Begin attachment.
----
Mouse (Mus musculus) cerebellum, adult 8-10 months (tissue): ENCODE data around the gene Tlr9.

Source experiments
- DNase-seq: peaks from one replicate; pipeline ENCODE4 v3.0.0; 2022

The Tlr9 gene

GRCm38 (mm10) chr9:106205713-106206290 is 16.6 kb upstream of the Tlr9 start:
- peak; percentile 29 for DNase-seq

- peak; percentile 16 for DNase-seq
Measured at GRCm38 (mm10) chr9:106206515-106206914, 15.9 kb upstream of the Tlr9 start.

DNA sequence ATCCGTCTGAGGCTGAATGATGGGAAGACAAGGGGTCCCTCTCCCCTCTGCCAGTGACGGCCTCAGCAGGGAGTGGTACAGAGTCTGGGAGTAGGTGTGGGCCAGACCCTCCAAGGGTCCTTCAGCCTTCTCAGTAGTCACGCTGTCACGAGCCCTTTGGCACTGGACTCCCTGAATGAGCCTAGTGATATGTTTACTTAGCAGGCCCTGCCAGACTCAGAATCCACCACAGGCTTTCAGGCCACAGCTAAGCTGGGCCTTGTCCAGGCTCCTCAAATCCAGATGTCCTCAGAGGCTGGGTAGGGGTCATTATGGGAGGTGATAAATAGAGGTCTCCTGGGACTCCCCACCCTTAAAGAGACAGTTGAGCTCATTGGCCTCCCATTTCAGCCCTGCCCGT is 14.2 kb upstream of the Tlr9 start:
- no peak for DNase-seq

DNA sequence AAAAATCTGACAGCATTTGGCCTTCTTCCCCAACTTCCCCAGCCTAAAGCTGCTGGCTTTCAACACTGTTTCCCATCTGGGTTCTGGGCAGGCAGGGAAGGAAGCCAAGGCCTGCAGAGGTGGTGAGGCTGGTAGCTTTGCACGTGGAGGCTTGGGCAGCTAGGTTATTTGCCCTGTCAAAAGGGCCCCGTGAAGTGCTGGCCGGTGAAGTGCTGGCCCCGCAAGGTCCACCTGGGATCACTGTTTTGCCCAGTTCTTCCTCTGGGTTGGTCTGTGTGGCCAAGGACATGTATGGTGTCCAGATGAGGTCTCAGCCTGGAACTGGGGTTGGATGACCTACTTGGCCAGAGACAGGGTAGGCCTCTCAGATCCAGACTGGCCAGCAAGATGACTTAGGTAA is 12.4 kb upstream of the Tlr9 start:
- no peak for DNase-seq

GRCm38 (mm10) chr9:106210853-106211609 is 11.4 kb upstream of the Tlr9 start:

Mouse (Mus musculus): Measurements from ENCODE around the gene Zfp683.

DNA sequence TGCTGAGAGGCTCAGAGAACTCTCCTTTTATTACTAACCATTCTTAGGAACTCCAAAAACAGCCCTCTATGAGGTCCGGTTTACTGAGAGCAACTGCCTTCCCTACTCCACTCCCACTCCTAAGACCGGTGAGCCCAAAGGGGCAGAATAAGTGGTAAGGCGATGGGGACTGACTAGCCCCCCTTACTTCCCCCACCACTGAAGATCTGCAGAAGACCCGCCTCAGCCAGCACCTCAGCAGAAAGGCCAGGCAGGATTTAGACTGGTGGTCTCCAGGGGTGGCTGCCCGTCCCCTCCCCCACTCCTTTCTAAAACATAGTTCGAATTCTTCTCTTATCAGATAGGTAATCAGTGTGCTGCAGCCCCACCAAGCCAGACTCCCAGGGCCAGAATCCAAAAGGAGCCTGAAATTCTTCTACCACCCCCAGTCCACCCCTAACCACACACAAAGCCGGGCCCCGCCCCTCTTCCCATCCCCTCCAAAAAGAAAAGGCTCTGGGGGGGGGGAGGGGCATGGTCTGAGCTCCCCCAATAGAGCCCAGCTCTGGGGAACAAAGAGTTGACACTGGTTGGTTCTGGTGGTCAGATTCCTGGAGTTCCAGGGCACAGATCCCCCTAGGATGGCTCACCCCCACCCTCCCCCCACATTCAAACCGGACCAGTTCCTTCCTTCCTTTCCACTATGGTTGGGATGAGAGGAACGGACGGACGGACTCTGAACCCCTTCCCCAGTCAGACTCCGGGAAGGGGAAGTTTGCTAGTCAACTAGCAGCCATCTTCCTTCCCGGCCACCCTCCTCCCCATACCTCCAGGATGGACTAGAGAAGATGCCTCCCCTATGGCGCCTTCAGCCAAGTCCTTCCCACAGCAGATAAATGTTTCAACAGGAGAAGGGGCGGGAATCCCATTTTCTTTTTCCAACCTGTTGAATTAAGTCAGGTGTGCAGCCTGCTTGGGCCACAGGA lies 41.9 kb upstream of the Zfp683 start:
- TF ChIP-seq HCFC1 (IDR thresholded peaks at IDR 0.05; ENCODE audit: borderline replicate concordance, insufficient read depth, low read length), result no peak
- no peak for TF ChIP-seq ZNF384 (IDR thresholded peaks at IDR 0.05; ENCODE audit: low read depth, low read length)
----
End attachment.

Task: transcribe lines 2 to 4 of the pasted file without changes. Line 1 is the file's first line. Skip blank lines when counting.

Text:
Source experiments
- DNase-seq: peaks from one replicate; pipeline ENCODE4 v3.0.0; 2022

The Tlr9 gene